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2008 Elantra stalls within seconds of starting

My daughter’s 2008 Elantra starts fine and seems to be idling okay. But recently at seemingly random times the car will stall within a few yards after she starts driving from a cold start. She will start the car, start to drive and then all of the dash lights come on and the engine shuts off. So far she has been able to turn the key and immediately restart the car and then it is fine after that. The problem always seems to occur after she has driven somewhere, let the car sit for a couple hours and then tries to drive again. We took to our mechanic and they said there are no diagnostic codes and the fuel pressure seems good. They did identify some kind of voltage drop/issue with the mass airflow sensor and replaced it. But a day later the problem occurred again. Mechanic seems stumped. I’m very worried about my teenage daughter driving a car that randomly stalls. Any ideas?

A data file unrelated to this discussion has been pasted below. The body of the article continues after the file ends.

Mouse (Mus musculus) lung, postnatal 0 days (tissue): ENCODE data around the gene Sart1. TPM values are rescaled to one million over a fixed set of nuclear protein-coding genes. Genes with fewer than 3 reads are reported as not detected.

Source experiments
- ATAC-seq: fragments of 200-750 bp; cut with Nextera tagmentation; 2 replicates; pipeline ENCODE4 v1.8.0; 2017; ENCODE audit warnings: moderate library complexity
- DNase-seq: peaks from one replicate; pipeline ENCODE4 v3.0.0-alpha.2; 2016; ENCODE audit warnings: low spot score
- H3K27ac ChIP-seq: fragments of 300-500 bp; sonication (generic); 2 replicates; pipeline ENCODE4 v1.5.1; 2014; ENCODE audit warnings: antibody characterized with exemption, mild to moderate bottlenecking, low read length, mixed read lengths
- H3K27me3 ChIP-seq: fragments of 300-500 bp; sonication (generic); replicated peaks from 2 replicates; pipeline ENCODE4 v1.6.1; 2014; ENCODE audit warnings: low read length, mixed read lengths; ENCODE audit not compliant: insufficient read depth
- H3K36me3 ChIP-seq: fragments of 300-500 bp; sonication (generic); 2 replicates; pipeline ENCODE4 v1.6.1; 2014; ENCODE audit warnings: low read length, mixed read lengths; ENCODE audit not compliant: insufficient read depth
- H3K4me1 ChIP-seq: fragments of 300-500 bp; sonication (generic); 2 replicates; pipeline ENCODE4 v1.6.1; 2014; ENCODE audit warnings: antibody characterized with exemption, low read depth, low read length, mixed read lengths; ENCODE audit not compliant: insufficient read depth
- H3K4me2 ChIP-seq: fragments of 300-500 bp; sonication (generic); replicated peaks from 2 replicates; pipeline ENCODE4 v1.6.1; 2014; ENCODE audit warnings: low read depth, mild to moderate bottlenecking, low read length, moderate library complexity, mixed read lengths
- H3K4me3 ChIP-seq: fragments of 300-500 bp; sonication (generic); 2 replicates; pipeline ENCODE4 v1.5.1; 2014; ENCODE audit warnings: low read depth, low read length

The problem might be with a flaky crankshaft position sensor.

Not only does the crankshaft position detect for misfires, but also informs the computer whether or not the engine is rotating.

If the computer loses the signal from this sensor where it thinks the engine isn’t rotating, the computer see’s no reason to operate the ignition/fuel systems and the engine shuts off.

Since this condition is predictable, leave the vehicle at the shop so they can plug a scanner in. Then when it happens to them, they can check for lack of crankshaft position sensor signal.

Because, a defective crankshaft position sensor won’t always cause the Check Engine light to come on.


I would think the engine is starving of air or fuel. Check the fuel pump relay under the hood and and make sure it’s seated nice and snug. Better yet, unplug it and and make sure the connectors are clean and plug it back in.

Also replace the fuel filter, cheap and easy to replace.

Testing for fuel pressure is one thing, testing for fuel volume is another. I assume fuel pressure was tested while the car was in park and standing still. Pressure can change when the car is being driven and the fuel pump has to spin like crazy under the various stop and go driving conditions. While the hood is up, check your air filter.